Guerrillas keep control
Shotal, Panjshir Valley, Afghanistan
The dust-covered and weary young partisan, a Kalashnikov assault rifle slung over his shoulder, hastily recounts the latest developments from the battlefront.Skip to next paragraph
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"The communists still hold the ridge," he says, "but the mujahideen [ guerrillas] are regrouping lower down and awaiting new orders."
Massoud, the resourceful and highly respected guerrilla commander of Afghanistan's strategic Panjshir Valley, 40 miles north of Kabul, listens intently until the messenger finishes. He and his heavily armed companions sit quietly in the mud and stone farmhouse, their hardened, bearded faces etched eerily against the flickering shadows of the gas lantern. They show little concern for the ripping explosions of Russian mortars and rockets that rear into the rugged mountain landscape above the village.
A bright but modest former engineering student still in his 20s, Massoud has displayed such leadership and knowledge of guerrilla warfare that he has earned a reputation here in Afghanistan not unlike that of Che Guevara. He consults briefly with his lieutenants, then draws out a notebook, scribbles a series of orders, and hands them to the messenger with a word of encouragement. Oral or handwritten messages are often the only forms of communication among his country's vast patchwork of resistance groups.
"We shall wait a bit longer," he explains, "and then attack in small units to take back the ridge."
"The Russians don't like to fight at night," he adds with a wry, creased smile that softens his otherwise strict hawk nose and piercing eyes. "We'll also keep them busy by launching a diversionary assault against the Salang highway. We have got to keep hitting them from all sides. They are already getting tired and demoralized."
As part of a massive communist offensive against this resistance-held Panjshir Valley, a combined force of Russian and Afghan commandos seized control only 24 hours earlier of the long, jagged ridge that dominates this bomb-scared village and its terraced wheat fields.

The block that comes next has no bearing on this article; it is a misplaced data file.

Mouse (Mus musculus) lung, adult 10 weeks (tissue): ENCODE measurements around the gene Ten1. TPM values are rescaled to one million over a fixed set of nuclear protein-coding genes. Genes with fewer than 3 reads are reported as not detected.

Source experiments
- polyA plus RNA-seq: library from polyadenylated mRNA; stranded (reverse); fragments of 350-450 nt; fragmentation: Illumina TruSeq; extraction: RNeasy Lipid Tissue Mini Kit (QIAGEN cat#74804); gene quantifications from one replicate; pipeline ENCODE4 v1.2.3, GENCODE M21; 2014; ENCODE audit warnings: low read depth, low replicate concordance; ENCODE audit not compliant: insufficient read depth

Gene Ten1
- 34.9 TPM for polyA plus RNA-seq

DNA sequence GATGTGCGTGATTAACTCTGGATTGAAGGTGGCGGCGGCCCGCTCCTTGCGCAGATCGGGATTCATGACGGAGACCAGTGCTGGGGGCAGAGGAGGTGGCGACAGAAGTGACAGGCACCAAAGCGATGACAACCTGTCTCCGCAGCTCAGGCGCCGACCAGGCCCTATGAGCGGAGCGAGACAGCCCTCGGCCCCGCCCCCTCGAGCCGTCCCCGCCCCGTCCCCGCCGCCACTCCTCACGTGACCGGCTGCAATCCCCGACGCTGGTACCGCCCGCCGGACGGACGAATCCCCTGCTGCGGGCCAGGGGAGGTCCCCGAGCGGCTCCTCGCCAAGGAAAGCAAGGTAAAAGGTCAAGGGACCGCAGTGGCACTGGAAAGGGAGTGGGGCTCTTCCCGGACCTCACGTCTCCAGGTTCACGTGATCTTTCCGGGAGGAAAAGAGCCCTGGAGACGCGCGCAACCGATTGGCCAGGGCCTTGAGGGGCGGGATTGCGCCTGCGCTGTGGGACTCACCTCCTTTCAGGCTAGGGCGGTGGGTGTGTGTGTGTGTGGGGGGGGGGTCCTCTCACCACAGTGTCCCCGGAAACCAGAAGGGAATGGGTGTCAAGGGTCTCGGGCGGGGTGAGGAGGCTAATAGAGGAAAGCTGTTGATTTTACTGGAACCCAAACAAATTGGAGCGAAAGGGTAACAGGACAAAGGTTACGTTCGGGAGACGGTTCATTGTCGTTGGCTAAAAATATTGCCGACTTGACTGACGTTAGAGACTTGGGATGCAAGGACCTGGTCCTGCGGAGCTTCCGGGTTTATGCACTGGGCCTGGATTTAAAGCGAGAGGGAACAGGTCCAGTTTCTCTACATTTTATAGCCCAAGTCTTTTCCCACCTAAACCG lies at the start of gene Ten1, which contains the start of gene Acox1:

By dawn, however, Massoud's disciplined, olive-denimed fighters, using primarily captured Soviet weapons, fought their way back up to their original mountaintop positions and pushed the communists down into the plain below.
If there is one clear conclusion from this correspondent's recent one-month-long, 700-mile trek through several provinces, it is that the majority of Afghanistan's estimated 200,000 active partisans have developed into a formidable resistance force well versed in guerrilla tactics.
Conditions vary from region to region. But the combat effectiveness of Massoud and the roughly 1,000 well-armed Jamiat Islami guerrillas of the Panjshir Valley illustrates a marked improvement in the overall ability of the Afghan resistance to strike back at the Soviets.
In contrast to the situation just over a year ago when this correspondent last visited Afghanistan, morale among the mujahideen is high. They are better armed, better trained, and better organized.
No longer do they launch large free-for-all attacks against Soviet bases or convoys. Carefully planned strategy, using small but more incisive well-armed units, is now a vital element in what has become an increasingly successful war of attrition against the Soviet-backed central government in Kabul.
Furthermore, despite a continued lack of political unity among the country's seven major resistance organiza&gt;Please turn to Page 6&gt; &gt;From page 1&gt; tions, there is greater readiness to coordinate guerrilla activities.Only tne Muslim fundamentalist Hekmatyar Gulbaddin factions of the Hezb-i-Islami continues to withhold its cooperation.